Case Flatley is chipping away at a gray block of crumbly plaster using a toothpick-sized stick with a flattened edge.
The 5-year-old stops to brush away the dust and rubble, peering at the indentation in the brick. He's digging for dinosaur bones -- a triceratops, to be exact.
He's focused, but carries on a casual conversation with his dad, David Cossa, sitting next to him at their home in St. Peters, Missouri.
"Can we have pie?"
"Why do you want pie? You still have Easter candy," Cossa, 29, asks.
"No," Case clarifies. "Pie for dinner."
His other dad, Bryan Buffa, 37, is a pastry chef, so perhaps the request is not outside the realm of possibility.
No one is having pie for dinner.
Buffa has known Case since he was born.
He remembers when Case was 3 and his biological father, Buffa's cousin, died after struggling with addiction. Case had lived with his maternal great-uncle and aunt until Child Protective Services intervened.
By that time, Buffa and Cossa had been together for a couple of years. They knew they wanted a family. They decided to become licensed as foster parents so they could take care of Case, with the hope of adopting him.
It was a drawn-out process. They had background checks and classes and home visits and detailed paperwork. But they were committed to being ready when the call came.
The phone rang on a Friday in November of 2012.
"We are concerned for his safety," the social worker said to Buffa. "Can you take him for the weekend?"
Buffa didn't hesitate: Absolutely.
Case carried a bag of clothes with him and an old silk shirt he used as a blanket. At first, he asked a lot about Maw Maw and Paw Paw. Buffa told him he was going to stay with them until the judge made a decision about where he would live.
For the next year and a half, Buffa and Cossa went to court hearings, filed more paperwork and dealt with a rotating door of state workers. They felt like their lives were under a microscope. In September of 2013, they got legally married in Iowa, where gay marriage is recognized, and had a wedding in St. Louis.
Case was the ring bearer.
Almost nine months later, a judge terminated Case's biological mother's parental rights. The adoption was scheduled for five months later. They were finally nearing the finish line, although there were worries that gnawed at Cossa.
Only Buffa's name would be on the adoption certificate because their marriage wasn't recognized in Missouri. They planned to petition six months later to add Cossa's name as a legal parent.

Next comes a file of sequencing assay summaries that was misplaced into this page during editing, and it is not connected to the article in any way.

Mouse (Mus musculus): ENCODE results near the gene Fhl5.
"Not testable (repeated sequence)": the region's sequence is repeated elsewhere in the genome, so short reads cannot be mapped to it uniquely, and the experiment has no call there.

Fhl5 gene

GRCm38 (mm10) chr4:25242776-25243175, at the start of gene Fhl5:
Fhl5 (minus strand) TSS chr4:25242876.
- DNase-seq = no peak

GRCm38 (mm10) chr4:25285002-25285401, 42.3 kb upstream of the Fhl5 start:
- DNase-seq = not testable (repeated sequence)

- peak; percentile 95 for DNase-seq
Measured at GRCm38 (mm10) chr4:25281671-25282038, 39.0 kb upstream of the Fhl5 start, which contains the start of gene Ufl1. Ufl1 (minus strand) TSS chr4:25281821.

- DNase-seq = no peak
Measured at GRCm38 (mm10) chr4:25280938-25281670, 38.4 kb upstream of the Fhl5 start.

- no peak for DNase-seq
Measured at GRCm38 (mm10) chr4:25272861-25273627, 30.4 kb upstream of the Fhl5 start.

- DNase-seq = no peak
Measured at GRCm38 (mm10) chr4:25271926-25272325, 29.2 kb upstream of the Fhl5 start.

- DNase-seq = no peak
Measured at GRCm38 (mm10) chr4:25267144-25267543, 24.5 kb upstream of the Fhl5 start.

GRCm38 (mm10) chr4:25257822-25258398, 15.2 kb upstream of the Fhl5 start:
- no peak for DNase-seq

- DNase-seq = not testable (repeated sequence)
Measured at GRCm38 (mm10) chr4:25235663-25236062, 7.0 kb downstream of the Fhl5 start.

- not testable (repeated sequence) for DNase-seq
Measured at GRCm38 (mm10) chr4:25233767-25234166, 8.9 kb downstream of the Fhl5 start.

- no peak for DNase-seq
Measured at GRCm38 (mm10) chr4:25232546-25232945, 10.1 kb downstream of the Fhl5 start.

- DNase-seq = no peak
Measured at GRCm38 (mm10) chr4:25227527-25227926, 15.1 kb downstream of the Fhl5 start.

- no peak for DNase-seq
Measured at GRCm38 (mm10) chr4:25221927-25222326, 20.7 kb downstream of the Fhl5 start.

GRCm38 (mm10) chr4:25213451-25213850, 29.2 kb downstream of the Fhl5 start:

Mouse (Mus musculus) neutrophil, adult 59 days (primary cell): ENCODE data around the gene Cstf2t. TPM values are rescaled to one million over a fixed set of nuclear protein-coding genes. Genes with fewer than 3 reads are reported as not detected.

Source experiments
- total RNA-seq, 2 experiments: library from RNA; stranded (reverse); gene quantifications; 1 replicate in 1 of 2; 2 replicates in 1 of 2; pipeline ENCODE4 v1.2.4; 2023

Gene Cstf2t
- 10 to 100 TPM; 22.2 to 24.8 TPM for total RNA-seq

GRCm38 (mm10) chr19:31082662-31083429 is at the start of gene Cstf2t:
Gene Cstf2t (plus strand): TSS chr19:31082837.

"During the adoption process, there were some days when I felt left out," Cossa said. "I was doing all the same work Bryan was. I was just afraid with his name on everything, if something were to happen, (Case) wasn't my child. I had no rights over him."
He had been living with Case for two years and taking care of him while working, just as his partner had.
"He's my child, and I deserve those rights just as any father does," he said.
He worried what could happen if a cop stopped them and didn't believe Case was his son. Or what if there was a medical emergency -- would he be allowed to even see his child in the hospital?
He wasn't going to be an official father, even after traveling this long road to become official.
Then, two weeks before their adoption hearing, a Kansas City judge ruled that marriages of Missouri gay couples wed in states or countries where such relationships are legally recognized must be honored here, as well. A later ruling in St. Louis found Missouri's ban on same-sex marriage to be unconstitutional.
As soon as the couple heard about the ruling, they called every state worker involved in their case to see if both their names could be on the adoption record.
A week before the adoption, their request was approved.
On Nov. 5, 2014, they took Case with them to the St. Louis County Courthouse.
The had explained to Case the night before that a judge was going to sign a paper and make it official.
"You're going to be our son forever and always," they told him.
The proceeding took less than 15 minutes. They both felt an overwhelming sense of relief.
"It was a relief to know he was going to be safe with me," Buffa said. He said he felt his cousin's spirit with him in the courthouse. "We were going to give him all the things his dad wasn't able to give him."
Cossa said he felt assured.
"Now you know they can't take him away from us," he said. "I used to go into his room and pray by his bed. I'd ask God to watch over him and keep him safe."
Buffa said every time Case calls him "Dad," it melts his heart.
On this ordinary day at their kitchen table, working on his dinosaur excavation set with his parents, Case is persistently chiseling, scraping and hammering away at that chunk of rock. It seemed immovable when he started half an hour ago.
He pauses and wipes his hand across his forehead. It's a little harder than it looked when he started. But he's as persistent as his parents. And just as the foundation of their family emerged gradually, he starts to see an outline emerging in the plaster.
"I found a bone!" he says. "Daddy! Look, I found some bones!"